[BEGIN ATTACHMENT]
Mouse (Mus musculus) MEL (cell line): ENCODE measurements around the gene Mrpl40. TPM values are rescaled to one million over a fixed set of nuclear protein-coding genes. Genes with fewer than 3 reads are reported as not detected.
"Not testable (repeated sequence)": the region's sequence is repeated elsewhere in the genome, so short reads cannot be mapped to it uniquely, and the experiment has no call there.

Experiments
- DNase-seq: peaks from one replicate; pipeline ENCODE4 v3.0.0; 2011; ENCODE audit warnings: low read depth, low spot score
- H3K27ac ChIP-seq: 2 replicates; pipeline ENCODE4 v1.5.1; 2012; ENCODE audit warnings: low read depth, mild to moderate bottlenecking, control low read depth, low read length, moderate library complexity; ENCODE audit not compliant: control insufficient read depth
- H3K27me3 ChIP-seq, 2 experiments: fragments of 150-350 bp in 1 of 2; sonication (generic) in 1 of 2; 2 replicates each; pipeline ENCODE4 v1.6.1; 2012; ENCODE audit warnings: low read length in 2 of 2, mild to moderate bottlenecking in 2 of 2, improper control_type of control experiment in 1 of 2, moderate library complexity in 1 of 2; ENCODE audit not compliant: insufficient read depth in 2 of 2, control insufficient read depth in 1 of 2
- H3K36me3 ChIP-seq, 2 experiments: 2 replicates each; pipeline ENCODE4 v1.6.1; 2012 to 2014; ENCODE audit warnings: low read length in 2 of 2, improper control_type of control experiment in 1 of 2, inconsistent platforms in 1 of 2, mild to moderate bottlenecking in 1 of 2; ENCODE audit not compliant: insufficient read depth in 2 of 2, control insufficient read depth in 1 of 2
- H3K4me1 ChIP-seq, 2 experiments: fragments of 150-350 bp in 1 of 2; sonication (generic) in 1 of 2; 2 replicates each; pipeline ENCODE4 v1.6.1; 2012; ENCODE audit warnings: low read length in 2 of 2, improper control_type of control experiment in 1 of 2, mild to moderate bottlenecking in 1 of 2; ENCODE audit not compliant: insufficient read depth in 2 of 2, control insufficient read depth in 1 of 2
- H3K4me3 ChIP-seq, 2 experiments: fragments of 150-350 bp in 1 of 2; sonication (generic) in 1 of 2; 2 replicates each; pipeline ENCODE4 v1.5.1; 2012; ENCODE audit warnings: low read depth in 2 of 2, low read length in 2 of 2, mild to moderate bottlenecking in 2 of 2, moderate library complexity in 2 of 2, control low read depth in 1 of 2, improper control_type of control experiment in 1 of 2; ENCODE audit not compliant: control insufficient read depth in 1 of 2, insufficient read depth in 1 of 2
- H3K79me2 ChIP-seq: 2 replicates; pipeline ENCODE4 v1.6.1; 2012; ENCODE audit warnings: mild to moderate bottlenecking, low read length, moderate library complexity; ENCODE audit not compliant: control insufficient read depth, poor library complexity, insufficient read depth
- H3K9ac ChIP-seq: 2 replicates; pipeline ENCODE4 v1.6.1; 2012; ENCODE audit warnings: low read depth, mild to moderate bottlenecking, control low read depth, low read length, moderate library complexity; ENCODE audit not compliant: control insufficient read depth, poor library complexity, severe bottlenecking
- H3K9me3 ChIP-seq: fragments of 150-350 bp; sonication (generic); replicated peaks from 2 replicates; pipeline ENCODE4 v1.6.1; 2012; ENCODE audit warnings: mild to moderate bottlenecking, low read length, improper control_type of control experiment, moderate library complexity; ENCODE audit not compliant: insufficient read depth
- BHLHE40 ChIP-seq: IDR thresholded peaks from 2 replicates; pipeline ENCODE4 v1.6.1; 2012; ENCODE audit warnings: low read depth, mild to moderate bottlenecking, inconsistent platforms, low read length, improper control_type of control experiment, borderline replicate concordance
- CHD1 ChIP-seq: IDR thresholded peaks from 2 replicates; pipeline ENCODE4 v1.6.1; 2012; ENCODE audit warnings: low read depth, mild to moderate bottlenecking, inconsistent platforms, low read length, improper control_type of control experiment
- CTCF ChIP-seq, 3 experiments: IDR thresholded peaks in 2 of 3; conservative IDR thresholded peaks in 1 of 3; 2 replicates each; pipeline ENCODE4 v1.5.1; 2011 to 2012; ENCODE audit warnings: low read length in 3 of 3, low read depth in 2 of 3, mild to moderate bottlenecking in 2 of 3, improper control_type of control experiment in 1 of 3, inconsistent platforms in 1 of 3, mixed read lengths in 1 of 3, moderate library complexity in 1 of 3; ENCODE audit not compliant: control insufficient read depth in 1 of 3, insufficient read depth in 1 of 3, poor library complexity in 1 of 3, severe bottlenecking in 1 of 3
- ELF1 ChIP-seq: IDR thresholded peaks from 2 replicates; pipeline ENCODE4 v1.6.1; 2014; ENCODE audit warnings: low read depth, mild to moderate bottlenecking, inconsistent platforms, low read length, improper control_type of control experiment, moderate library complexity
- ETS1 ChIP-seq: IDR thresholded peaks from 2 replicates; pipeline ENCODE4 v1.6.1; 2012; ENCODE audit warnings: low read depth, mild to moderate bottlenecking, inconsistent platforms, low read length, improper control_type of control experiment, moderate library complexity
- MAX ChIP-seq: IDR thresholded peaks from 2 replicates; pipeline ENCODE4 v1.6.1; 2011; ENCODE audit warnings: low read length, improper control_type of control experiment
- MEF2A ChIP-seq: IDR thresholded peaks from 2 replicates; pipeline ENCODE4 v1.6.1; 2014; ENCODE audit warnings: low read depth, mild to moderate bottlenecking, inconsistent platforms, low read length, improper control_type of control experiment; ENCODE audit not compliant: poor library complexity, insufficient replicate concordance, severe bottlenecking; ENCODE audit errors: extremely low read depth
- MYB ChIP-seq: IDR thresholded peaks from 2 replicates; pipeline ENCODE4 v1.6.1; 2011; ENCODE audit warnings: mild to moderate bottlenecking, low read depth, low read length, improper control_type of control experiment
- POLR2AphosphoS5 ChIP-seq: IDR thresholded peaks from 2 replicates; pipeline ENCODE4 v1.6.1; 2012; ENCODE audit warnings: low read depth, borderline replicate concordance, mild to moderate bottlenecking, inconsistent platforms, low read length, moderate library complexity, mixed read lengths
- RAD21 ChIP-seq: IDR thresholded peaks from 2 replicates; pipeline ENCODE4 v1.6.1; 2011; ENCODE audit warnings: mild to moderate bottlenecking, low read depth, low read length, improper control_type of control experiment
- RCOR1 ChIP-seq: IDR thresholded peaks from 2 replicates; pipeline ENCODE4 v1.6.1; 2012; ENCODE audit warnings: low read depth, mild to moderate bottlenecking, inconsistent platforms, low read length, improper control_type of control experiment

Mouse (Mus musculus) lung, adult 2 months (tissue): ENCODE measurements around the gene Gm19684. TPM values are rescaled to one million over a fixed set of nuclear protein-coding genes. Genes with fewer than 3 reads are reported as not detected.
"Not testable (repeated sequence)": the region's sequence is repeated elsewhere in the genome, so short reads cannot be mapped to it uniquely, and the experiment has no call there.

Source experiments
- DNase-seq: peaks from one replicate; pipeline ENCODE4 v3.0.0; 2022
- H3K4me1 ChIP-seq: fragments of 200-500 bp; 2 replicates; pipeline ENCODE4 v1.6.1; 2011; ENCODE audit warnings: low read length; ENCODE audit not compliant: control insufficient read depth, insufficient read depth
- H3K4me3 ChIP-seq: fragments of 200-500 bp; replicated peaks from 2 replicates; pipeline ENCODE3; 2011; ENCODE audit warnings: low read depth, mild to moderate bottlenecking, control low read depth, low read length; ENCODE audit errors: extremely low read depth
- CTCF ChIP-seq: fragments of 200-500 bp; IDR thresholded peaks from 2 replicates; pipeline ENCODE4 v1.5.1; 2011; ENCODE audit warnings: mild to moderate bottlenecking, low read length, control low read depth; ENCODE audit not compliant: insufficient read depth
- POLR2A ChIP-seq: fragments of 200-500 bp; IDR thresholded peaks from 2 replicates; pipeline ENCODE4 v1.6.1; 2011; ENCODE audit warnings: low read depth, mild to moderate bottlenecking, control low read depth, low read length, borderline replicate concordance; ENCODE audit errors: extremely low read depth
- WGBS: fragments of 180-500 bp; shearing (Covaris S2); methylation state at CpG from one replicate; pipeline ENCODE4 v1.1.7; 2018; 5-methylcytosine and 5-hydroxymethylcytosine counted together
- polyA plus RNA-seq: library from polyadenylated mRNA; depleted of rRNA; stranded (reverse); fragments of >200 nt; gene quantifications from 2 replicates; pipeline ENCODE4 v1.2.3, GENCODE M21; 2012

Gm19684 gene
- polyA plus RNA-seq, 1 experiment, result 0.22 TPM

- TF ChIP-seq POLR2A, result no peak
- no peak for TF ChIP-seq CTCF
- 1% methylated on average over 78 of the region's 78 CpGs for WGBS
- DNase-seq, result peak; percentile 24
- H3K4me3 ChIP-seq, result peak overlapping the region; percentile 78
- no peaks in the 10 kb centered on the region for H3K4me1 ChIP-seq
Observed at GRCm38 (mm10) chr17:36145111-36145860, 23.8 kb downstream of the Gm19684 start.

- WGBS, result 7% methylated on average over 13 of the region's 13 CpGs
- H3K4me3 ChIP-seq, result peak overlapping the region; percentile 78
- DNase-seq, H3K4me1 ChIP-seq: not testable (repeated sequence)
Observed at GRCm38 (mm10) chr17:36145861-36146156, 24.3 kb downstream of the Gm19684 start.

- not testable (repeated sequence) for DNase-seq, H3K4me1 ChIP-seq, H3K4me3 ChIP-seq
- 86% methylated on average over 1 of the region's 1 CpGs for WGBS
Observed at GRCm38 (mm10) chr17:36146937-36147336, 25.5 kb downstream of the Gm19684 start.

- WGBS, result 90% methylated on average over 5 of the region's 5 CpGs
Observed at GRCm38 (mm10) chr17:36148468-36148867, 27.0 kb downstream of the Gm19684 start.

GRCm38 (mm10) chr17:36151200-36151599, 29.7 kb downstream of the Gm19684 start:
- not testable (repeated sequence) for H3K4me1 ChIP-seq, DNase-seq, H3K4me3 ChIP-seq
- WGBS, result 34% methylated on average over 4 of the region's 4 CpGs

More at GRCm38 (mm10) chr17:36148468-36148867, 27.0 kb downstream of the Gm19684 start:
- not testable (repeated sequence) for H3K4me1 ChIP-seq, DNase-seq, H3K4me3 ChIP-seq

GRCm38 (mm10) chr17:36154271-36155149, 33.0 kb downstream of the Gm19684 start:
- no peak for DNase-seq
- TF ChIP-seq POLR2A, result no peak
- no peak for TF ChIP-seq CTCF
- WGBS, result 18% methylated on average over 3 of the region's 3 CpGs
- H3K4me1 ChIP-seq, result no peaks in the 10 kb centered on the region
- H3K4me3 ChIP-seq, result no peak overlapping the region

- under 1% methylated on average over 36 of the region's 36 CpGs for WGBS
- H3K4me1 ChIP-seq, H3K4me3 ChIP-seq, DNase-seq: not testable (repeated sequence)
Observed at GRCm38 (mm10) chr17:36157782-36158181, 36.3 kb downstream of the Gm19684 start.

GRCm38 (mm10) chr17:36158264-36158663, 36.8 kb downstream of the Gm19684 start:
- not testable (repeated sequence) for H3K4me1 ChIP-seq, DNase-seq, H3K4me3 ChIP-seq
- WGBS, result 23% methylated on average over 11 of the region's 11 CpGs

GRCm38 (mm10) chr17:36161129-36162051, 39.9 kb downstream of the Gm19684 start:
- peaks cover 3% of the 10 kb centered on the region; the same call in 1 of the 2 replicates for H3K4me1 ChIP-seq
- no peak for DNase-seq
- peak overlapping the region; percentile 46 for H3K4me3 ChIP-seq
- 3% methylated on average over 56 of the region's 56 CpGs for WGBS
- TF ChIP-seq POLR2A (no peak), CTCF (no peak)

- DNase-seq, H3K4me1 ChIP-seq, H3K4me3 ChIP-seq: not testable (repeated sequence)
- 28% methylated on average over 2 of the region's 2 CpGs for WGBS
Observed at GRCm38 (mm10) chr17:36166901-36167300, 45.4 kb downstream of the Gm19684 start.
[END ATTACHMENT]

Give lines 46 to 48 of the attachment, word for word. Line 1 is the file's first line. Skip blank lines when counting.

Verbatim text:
Observed at GRCm38 (mm10) chr17:36145861-36146156, 24.3 kb downstream of the Gm19684 start.

- not testable (repeated sequence) for DNase-seq, H3K4me1 ChIP-seq, H3K4me3 ChIP-seq
- 86% methylated on average over 1 of the region's 1 CpGs for WGBS